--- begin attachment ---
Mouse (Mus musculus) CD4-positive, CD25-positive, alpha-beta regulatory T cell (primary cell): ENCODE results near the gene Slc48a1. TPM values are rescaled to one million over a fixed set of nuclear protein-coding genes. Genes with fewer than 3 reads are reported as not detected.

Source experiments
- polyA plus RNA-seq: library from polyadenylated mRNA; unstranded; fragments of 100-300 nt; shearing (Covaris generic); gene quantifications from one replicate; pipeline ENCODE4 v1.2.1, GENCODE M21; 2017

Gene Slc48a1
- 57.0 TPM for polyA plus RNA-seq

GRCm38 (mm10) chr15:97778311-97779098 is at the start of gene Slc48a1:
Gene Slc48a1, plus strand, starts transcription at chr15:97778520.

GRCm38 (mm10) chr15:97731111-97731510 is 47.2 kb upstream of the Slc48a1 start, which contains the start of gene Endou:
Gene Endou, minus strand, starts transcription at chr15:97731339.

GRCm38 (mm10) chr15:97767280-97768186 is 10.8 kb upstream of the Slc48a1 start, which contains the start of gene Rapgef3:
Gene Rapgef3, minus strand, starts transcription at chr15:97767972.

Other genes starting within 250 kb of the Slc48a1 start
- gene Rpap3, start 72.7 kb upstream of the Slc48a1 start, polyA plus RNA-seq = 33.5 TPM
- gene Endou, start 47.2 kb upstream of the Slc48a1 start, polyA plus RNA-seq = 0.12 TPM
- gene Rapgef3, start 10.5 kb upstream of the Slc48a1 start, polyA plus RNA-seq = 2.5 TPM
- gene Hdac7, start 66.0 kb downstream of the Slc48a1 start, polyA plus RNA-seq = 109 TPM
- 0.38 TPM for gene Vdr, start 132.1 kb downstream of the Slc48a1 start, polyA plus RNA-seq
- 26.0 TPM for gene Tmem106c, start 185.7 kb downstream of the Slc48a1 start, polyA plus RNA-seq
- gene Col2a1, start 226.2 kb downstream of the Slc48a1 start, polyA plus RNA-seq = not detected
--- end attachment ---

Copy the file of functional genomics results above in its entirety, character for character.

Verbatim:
Mouse (Mus musculus) CD4-positive, CD25-positive, alpha-beta regulatory T cell (primary cell): ENCODE results near the gene Slc48a1. TPM values are rescaled to one million over a fixed set of nuclear protein-coding genes. Genes with fewer than 3 reads are reported as not detected.

Source experiments
- polyA plus RNA-seq: library from polyadenylated mRNA; unstranded; fragments of 100-300 nt; shearing (Covaris generic); gene quantifications from one replicate; pipeline ENCODE4 v1.2.1, GENCODE M21; 2017

Gene Slc48a1
- 57.0 TPM for polyA plus RNA-seq

GRCm38 (mm10) chr15:97778311-97779098 is at the start of gene Slc48a1:
Gene Slc48a1, plus strand, starts transcription at chr15:97778520.

GRCm38 (mm10) chr15:97731111-97731510 is 47.2 kb upstream of the Slc48a1 start, which contains the start of gene Endou:
Gene Endou, minus strand, starts transcription at chr15:97731339.

GRCm38 (mm10) chr15:97767280-97768186 is 10.8 kb upstream of the Slc48a1 start, which contains the start of gene Rapgef3:
Gene Rapgef3, minus strand, starts transcription at chr15:97767972.

Other genes starting within 250 kb of the Slc48a1 start
- gene Rpap3, start 72.7 kb upstream of the Slc48a1 start, polyA plus RNA-seq = 33.5 TPM
- gene Endou, start 47.2 kb upstream of the Slc48a1 start, polyA plus RNA-seq = 0.12 TPM
- gene Rapgef3, start 10.5 kb upstream of the Slc48a1 start, polyA plus RNA-seq = 2.5 TPM
- gene Hdac7, start 66.0 kb downstream of the Slc48a1 start, polyA plus RNA-seq = 109 TPM
- 0.38 TPM for gene Vdr, start 132.1 kb downstream of the Slc48a1 start, polyA plus RNA-seq
- 26.0 TPM for gene Tmem106c, start 185.7 kb downstream of the Slc48a1 start, polyA plus RNA-seq
- gene Col2a1, start 226.2 kb downstream of the Slc48a1 start, polyA plus RNA-seq = not detected